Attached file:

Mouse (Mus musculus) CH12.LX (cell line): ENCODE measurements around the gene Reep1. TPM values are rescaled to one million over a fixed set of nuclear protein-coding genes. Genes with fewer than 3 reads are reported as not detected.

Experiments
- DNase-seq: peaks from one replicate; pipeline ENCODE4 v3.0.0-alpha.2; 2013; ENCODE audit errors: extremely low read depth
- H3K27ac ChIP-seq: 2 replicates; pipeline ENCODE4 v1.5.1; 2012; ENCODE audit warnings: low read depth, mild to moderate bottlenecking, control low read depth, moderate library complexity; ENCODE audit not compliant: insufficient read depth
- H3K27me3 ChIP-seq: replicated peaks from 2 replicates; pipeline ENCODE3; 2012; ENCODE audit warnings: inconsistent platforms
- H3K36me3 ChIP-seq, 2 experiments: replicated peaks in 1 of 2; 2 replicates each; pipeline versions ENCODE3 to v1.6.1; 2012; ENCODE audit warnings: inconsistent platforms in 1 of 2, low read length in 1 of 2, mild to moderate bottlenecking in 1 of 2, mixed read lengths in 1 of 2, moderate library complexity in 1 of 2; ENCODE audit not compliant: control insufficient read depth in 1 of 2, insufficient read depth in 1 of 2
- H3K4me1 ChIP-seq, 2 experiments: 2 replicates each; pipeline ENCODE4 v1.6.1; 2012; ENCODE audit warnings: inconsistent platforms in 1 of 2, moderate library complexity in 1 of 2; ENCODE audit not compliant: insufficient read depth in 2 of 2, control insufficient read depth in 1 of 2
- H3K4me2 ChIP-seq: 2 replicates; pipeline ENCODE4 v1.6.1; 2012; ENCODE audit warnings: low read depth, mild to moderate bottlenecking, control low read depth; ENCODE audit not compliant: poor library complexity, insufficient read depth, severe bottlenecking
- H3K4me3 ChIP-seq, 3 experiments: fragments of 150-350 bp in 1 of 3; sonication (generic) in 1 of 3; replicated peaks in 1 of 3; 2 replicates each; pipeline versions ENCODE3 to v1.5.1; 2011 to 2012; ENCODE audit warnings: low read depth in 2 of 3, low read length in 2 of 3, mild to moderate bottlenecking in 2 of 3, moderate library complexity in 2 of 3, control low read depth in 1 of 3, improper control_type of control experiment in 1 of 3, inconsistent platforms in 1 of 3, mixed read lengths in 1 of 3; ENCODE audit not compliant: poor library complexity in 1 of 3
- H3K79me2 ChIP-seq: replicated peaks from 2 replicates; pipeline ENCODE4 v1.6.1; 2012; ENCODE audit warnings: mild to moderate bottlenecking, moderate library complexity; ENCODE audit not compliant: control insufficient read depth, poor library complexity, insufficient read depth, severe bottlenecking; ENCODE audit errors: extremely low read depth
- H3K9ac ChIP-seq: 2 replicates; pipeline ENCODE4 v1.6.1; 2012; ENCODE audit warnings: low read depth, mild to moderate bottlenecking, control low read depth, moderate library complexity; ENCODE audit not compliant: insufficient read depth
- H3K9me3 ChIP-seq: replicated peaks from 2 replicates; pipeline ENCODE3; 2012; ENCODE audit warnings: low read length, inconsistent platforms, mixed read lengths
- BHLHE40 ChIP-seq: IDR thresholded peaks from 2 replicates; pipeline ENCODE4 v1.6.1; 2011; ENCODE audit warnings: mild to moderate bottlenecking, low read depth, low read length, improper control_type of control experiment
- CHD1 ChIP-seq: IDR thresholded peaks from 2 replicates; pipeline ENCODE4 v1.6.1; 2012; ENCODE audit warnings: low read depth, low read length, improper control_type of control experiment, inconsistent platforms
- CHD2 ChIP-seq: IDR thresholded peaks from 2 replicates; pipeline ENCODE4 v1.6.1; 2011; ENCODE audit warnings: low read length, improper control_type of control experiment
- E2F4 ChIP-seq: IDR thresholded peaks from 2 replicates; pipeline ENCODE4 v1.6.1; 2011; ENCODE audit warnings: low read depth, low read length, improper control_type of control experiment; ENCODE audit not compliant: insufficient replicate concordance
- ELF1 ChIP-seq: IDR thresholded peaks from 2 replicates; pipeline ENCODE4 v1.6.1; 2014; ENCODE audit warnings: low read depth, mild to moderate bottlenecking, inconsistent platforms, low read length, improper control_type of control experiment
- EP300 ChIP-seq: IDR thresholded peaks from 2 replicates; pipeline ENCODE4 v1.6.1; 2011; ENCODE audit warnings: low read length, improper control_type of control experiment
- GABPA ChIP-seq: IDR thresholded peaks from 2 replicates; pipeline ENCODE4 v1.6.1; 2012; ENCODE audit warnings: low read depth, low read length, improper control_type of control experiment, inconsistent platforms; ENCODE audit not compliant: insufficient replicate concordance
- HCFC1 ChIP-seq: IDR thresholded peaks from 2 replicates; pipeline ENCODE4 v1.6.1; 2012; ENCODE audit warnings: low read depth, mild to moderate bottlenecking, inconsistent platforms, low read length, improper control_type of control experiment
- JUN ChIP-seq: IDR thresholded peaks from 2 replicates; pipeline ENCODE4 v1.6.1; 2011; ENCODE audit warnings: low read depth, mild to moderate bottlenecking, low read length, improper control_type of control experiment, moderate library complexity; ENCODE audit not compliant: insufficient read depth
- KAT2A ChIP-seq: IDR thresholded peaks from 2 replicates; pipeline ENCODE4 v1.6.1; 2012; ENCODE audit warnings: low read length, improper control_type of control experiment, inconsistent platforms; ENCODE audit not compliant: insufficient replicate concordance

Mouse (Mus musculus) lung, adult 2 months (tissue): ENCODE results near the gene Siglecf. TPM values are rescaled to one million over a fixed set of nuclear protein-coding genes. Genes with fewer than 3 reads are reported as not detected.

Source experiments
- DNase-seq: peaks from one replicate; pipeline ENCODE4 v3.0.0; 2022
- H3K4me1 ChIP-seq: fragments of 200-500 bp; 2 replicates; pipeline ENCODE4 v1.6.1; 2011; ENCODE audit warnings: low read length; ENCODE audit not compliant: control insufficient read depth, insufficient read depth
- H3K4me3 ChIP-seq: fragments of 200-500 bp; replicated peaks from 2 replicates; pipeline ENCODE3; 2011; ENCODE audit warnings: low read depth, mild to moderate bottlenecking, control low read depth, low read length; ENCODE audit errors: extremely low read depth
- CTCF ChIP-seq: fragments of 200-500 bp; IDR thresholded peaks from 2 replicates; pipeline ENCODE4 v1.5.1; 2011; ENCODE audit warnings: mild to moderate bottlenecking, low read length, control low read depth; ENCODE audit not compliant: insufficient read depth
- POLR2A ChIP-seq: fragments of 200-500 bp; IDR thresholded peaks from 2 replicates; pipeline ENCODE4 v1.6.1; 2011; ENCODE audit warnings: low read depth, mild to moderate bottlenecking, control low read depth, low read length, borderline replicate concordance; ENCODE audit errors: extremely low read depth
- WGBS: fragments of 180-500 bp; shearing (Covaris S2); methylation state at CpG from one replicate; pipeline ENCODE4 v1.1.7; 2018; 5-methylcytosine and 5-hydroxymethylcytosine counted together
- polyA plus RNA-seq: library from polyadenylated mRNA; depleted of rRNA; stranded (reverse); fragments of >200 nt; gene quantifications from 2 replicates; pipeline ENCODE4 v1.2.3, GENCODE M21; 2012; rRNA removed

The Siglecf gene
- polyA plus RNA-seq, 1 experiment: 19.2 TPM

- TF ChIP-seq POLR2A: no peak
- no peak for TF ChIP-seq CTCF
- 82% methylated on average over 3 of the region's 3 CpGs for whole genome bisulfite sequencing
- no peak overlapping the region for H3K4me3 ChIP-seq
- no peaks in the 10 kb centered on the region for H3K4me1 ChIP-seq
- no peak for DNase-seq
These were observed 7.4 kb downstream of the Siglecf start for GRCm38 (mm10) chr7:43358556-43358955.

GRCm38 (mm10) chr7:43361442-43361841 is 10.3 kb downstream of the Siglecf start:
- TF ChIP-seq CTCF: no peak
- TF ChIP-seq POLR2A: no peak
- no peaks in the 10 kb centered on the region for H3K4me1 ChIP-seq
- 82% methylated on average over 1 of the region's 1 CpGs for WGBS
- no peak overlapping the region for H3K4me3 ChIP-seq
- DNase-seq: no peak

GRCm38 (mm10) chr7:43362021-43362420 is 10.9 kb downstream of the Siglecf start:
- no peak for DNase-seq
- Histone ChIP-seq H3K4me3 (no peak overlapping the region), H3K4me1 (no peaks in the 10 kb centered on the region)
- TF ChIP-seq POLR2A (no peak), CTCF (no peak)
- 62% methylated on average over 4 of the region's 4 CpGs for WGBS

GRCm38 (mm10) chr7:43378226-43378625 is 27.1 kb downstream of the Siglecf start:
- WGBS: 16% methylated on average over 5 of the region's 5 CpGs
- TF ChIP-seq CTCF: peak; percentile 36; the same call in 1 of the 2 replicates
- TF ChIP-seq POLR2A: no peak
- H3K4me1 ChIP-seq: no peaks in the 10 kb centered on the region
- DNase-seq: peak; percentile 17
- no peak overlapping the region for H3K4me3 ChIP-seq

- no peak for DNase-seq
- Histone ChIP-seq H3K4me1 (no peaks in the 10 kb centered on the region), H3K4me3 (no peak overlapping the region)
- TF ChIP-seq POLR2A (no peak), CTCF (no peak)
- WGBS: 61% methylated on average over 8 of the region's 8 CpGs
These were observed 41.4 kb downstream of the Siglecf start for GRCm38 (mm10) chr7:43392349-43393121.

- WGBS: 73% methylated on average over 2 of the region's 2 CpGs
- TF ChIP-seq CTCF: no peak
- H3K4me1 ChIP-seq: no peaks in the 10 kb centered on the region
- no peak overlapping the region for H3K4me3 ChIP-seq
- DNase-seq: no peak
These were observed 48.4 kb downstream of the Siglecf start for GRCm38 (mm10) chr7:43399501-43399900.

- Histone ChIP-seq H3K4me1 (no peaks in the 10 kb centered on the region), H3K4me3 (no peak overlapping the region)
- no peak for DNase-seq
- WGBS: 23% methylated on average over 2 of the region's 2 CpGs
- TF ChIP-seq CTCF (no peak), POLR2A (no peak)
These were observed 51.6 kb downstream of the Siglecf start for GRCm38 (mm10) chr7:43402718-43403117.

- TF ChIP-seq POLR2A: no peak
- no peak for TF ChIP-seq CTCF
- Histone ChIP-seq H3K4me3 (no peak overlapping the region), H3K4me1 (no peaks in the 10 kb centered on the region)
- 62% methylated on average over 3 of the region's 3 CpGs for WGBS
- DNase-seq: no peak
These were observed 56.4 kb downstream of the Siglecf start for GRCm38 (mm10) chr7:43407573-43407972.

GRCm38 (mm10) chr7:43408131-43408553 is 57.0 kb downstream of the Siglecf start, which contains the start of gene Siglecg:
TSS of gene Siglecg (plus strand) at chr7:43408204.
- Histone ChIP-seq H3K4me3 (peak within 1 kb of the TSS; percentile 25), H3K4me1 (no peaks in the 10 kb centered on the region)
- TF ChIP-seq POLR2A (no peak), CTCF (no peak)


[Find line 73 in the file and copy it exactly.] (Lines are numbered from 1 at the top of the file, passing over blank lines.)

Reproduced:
- WGBS: 23% methylated on average over 2 of the region's 2 CpGs